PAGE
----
A public domain notice on a data portal, meaning that the data is free from any copyright restrictions, and is therefore free to use and share the data.
Free GIS Data Portals
You’ve got your data, but what happens when you need to visualize it against something else, like regional employment data, or solar PV capacity by region?
There’s a plethora of freely available GIS data out there – some good, some bad – so here’s 3 fantastic spatial data repositories well worthy of a coveted spot on your bookmarks bar.
Robin Wilson’s Free GIS Data
Robin Wilson’s ultimate list of lists. This is almost a one stop shop! Neatly categorised into physical, human, and country specific data, Robin’s list is a veritable orchard of juicy data for your Mango maps.
Find it at http://freegisdata.rtwilson.com
From the makers of DIVA GIS, a clear, simple data portal. Type in your desired country, choose your subject, click download. It’s really that simple.
Get your fill at http://diva-gis.org/Data
The Stanford Geospatial Center
The Stanford Geospatial Center’s comprehensive list of data sources, arranged by region.
The data portal can be found at https://earthworks.stanford.edu
Let’s just jump in and take a look at the most common data preparation tasks:
So, here’s the scenario: You have a spreadsheet that contains your data listed by zip code, and you would like to build a quantity map to visualize the distribution of the sales.
To do this you are going to need to find zip code map data and then join your spreadsheet to the map data so that it can be used in a GIS.
So first you go and find the data by Googling “Shapefile US zip codes”.
Find data to perform a table join
Once you have sourced the data you would open it in your desktop GIS and use the table join features to merge the datasets.
The table join works by choosing a column from the map data and the spreadsheet that contain shared unique values; e.g. the zip code.
The GIS system will then find all records that match and join them together by appending the columns from your spreadsheet to the end of the attributes for the map data.
Joining spreadsheet data with geospatial data
Learn how to join spreadsheet data containing regions, state names, zip codes, or other unique features with existing spatial data with this step by step tutorial.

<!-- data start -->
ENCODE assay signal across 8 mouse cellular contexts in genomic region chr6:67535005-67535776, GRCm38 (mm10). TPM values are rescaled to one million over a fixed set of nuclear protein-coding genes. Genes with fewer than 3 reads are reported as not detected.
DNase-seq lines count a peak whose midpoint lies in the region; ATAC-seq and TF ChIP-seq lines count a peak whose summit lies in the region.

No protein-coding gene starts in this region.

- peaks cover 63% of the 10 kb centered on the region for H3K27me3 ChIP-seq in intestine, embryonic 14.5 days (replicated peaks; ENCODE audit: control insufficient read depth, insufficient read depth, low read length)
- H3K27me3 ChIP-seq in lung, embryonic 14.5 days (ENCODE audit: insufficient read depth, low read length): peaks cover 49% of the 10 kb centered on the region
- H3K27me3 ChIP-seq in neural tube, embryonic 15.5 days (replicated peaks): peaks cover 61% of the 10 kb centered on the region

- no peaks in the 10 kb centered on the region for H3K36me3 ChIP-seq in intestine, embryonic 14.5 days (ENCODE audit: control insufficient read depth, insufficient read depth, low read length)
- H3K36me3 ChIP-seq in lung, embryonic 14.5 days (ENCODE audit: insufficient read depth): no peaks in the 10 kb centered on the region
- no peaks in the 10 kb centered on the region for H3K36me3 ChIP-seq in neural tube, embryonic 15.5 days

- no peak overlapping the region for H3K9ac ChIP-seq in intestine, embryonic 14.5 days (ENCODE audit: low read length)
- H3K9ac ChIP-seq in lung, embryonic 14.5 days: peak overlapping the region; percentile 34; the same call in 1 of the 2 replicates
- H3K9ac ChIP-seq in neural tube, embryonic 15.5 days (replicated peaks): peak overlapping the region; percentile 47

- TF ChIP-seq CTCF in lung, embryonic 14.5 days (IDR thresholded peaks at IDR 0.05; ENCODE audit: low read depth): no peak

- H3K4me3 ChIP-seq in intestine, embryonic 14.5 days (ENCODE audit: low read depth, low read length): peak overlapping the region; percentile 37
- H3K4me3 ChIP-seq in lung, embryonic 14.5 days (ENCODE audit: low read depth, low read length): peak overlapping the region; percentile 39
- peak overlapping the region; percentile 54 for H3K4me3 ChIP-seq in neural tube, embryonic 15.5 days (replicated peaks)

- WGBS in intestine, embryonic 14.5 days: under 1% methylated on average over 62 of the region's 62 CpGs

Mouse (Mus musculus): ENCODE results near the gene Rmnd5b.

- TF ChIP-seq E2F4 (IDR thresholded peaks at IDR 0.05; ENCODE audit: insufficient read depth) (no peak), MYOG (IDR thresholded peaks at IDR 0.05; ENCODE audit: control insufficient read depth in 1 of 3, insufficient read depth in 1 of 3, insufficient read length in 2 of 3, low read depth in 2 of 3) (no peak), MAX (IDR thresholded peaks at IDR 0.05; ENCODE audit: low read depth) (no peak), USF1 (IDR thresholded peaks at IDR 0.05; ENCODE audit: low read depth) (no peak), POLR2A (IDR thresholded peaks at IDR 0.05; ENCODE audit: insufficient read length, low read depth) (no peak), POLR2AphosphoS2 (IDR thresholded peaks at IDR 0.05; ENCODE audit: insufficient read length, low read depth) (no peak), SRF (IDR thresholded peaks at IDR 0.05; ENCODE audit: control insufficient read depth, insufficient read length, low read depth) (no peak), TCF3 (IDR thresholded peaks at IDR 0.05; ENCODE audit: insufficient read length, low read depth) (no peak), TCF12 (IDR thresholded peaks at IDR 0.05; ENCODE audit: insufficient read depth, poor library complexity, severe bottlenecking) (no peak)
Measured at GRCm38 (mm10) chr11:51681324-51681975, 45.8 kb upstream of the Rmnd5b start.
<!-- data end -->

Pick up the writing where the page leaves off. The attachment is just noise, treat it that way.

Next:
This is the most common scenario for organizations looking to map business intelligence data, where the data contains addresses.
The process of transforming an address into a coordinate is called geocoding, and is offered by most desktop GIS systems.
It works by passing the address to a geocoding service that stores data about the exact location of addresses.
The geocoder outputs a Shapefile that contains your spreadsheet data in the form of attributes and the lat/lon coordinates that can be plotted on as points on the map for each record in the new dataset.
Address data in a spreadsheet ready to be geocoded into lat lon coordinates.
Learn how to create a web map from a list of addresses in a spreadsheet in this step by step tutorial.
Often when we find third party map data, we end up with way more that we need.
For example, a county map of the US should contain all 3,142 counties and county-equivalent areas, however, you might only need one state’s counties, or just a few select counties.
You could join your data with the whole dataset, but then you’ve got a of distracting data that will be rendered on the map.
Instead, trim the fat, and filter out the unwanted data with a desktop GIS so you’re only dealing with your areas of interest.
It’s cleaner, and it’s simpler than you might think.
Filtering datasets in QGIS to remove unwanted data
Learn how to filter your data to delete unwanted areas with this step by step tutorial.
Often you’ll have two spatial datasets that reveal an interesting insight, something that’s not an attribute of either, but you’d like to visualize that.
Take a map of US counties, and overlay a point map of all the colleges across the US. We can see there’s a concentration of colleges in a few counties on the east and west coasts, but how many?
Neither dataset has that recorded as an attribute.
With a desktop GIS, we can not only calculate how many colleges there are per county, but in the process we can also create a new field in the data of the count, and use that new attribute to make more interesting maps.
Desktop GIS makes it simple to create new data from two or more existing datasets